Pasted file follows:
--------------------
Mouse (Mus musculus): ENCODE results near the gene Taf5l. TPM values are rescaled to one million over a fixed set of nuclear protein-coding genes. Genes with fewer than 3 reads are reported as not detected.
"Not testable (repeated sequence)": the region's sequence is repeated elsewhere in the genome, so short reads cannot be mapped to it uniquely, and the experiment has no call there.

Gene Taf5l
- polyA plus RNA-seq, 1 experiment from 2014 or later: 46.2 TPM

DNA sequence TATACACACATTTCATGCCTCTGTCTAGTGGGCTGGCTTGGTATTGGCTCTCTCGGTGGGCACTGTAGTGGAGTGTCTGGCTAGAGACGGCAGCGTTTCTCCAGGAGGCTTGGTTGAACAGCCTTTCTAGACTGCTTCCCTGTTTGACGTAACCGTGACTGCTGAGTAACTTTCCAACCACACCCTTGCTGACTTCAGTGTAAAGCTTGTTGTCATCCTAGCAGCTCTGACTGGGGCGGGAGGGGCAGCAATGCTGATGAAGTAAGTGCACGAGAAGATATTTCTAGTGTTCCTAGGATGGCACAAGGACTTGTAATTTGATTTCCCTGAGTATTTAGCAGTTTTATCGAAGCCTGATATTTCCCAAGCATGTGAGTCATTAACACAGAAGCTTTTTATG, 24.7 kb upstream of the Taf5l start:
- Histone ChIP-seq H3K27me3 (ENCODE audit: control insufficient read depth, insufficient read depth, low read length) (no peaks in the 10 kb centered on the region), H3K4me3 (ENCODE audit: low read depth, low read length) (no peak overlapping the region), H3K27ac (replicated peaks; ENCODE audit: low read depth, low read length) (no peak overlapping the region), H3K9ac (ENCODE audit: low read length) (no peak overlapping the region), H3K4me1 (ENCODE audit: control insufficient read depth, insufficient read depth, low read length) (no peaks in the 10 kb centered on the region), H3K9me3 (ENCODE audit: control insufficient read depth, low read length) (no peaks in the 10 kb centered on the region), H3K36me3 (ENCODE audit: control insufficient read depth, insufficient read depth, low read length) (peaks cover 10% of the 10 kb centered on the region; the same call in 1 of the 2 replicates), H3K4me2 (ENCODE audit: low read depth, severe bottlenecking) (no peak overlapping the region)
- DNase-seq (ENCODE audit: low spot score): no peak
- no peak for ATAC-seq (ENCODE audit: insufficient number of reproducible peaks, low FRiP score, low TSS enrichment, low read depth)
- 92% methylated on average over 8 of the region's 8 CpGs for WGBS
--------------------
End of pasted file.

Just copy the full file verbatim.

Mouse (Mus musculus): ENCODE results near the gene Taf5l. TPM values are rescaled to one million over a fixed set of nuclear protein-coding genes. Genes with fewer than 3 reads are reported as not detected.
"Not testable (repeated sequence)": the region's sequence is repeated elsewhere in the genome, so short reads cannot be mapped to it uniquely, and the experiment has no call there.

Gene Taf5l
- polyA plus RNA-seq, 1 experiment from 2014 or later: 46.2 TPM

DNA sequence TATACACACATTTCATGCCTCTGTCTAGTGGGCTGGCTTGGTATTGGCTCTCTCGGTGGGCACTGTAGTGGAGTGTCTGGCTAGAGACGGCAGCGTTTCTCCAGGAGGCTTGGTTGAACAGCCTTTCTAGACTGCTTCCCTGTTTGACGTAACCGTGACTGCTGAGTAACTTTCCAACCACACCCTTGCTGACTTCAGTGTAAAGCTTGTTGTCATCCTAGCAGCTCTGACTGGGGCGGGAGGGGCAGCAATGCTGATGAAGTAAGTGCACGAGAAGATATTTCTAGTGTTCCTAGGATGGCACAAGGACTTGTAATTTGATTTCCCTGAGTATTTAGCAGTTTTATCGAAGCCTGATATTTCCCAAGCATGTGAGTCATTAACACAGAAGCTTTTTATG, 24.7 kb upstream of the Taf5l start:
- Histone ChIP-seq H3K27me3 (ENCODE audit: control insufficient read depth, insufficient read depth, low read length) (no peaks in the 10 kb centered on the region), H3K4me3 (ENCODE audit: low read depth, low read length) (no peak overlapping the region), H3K27ac (replicated peaks; ENCODE audit: low read depth, low read length) (no peak overlapping the region), H3K9ac (ENCODE audit: low read length) (no peak overlapping the region), H3K4me1 (ENCODE audit: control insufficient read depth, insufficient read depth, low read length) (no peaks in the 10 kb centered on the region), H3K9me3 (ENCODE audit: control insufficient read depth, low read length) (no peaks in the 10 kb centered on the region), H3K36me3 (ENCODE audit: control insufficient read depth, insufficient read depth, low read length) (peaks cover 10% of the 10 kb centered on the region; the same call in 1 of the 2 replicates), H3K4me2 (ENCODE audit: low read depth, severe bottlenecking) (no peak overlapping the region)
- DNase-seq (ENCODE audit: low spot score): no peak
- no peak for ATAC-seq (ENCODE audit: insufficient number of reproducible peaks, low FRiP score, low TSS enrichment, low read depth)
- 92% methylated on average over 8 of the region's 8 CpGs for WGBS